That roaring Shanghai of the pre-PRC 20th Century (Part I) was undeniably a fashion hard hitter, but the 21st Century also proves a strong contender in the Pearl’s fashion race. With Shanghai Fashion Week in full swing until April 2, 2018, we once more step through the mirror to explore this city’s fashionable brawn, bravado and bravery.
As Marxist Leninist Mao Zedong one-size-and-style-fits-all playsuits (traditionally known as the male 中山装 – yep, after Sun Yat-Sen — for those interested in getting one) in 1949 unified the fashion stakes across the Middle Kingdom. The fact that its jacket was made out of one piece, contrary to the usual two layers of fabric or something, symbolized China’s unity and peace. Its three cuff-buttons stood for the Three Principles of The People: Nationalism, Democracy and People’s Livelihood. As it turned out, the PRC standard suit became a hit with western “intellectuals” (aka the communist-thought-liking hipsters-du-jour) throughout the 1960s and 70s. They apparently tended to pair it with a nice comfy turtleneck. Mao-PC lovely. So, I do beg your pardon, but instead of going through 30 unavailing years of joyless démodé bootcamp, I’d rather pick up not where I left off, but where the thrill really came back for Shanghai’s fashionista: The 21st Century.
The PRC standard suit became a hit with western “intellectuals” throughout the 1960s and 70s. They apparently tended to pair it with a nice comfy turtleneck. Mao-PC lovely.
Vogueing Out the Nation
The opening of the 21s Century saw the arrival of many Western fashion media staples on China Mainland. People were already aware of the Marnis and Pradas being status symbols, but flipping through pages and pages of luxury brand advertisements as presented in the Vogues, Elles and Harper’s Bazaars of this universe, certainly spurred on the rush for the gold CC signs. Hey, what can I say, those fashion media moguls are some bright cookies for sure. Pushing Eurocentric notions in Asia? Yep. Anyone care? Nope. Either way, the 2000s saw the Mainland masses heading to Hong Kong’s (cheaper) top-level brand flagship stores like it was Black Friday every day. And bringing home the same bag. Every single one of them.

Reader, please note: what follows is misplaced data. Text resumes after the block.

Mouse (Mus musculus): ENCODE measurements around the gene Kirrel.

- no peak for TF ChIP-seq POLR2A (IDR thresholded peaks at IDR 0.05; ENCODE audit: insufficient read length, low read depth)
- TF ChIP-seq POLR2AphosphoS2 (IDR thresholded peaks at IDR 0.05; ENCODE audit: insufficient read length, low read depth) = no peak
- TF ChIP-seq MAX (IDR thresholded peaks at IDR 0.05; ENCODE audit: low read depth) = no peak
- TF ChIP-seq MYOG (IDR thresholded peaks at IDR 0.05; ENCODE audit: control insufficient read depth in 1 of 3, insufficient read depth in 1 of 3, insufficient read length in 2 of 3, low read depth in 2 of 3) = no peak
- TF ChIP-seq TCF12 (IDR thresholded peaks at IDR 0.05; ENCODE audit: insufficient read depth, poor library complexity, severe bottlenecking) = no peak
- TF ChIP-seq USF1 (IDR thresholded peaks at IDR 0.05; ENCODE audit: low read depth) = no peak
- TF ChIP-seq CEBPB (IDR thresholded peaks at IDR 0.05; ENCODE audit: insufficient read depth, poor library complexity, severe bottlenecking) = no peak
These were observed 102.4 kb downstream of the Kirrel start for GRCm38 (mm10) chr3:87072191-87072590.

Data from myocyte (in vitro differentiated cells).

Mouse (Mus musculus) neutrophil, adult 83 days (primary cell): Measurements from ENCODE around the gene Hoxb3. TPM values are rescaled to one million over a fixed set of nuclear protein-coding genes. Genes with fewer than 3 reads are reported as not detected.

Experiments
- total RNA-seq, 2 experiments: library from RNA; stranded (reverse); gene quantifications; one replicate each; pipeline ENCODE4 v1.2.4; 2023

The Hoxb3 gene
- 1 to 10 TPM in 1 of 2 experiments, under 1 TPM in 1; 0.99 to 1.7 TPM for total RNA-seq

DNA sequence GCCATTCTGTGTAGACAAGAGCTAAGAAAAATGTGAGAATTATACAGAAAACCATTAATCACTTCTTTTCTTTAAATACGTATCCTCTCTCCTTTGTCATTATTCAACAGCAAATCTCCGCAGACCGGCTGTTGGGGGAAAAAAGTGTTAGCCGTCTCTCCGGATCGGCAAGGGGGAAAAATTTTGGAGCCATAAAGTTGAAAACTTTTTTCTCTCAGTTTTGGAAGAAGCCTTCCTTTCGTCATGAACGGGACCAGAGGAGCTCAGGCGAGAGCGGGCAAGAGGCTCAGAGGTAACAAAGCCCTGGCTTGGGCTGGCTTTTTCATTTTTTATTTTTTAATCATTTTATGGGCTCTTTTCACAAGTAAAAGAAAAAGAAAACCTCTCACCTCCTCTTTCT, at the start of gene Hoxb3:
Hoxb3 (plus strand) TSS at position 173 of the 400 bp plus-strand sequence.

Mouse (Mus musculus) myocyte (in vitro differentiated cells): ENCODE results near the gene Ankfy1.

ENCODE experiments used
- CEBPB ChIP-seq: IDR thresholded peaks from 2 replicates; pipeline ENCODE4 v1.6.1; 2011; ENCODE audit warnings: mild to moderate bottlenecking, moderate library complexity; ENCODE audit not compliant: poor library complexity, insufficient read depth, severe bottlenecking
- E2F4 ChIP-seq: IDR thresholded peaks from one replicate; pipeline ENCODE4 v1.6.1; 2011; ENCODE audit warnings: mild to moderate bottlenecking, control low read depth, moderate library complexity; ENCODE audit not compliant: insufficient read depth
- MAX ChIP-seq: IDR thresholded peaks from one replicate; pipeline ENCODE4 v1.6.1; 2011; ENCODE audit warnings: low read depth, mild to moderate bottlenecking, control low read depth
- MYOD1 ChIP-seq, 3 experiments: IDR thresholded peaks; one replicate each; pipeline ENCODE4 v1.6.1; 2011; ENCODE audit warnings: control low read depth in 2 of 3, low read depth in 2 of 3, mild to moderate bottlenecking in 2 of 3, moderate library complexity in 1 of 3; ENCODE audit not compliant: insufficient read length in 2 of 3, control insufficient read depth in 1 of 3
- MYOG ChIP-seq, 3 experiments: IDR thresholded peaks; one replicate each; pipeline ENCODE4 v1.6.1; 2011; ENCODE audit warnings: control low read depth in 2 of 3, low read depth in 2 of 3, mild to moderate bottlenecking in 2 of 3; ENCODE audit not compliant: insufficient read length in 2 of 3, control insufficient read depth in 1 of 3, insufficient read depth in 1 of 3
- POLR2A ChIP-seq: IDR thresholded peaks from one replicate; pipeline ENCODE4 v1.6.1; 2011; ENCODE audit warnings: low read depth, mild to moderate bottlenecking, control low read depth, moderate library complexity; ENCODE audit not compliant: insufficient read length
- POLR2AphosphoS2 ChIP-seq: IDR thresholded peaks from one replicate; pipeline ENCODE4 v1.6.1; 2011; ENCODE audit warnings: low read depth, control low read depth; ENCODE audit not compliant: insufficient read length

Yet then… drumroll, please. We entered the 2010s and arrived at a crossroads where many a China-born dressmaker was braising up their own designs, mixing their personal heritage and China’s history with Western-studied techniques. The new China fashion design(er) went from being more underground or small-atelier-audience-bound to upping the public streetstyle; breaking with all bombastic bag-du-must-have-brand conventions (of course these have not been eradicated, why should they be; each to their own). A new Chinese clientele since leans towards individualizing what’s on their wooden hangers and thus exuding their individuality towards their peers and wider surroundings. The “M’as-tu-vu?” thought in a new layered jacket.
A fast and furious MIKUMKUM SS17 via China Fashion Bloggers.[/caption]
The Shanghai fashion design scene in the 21st Century has burst back into its former frisky innovative creativity and gained back the reputation that strides with it.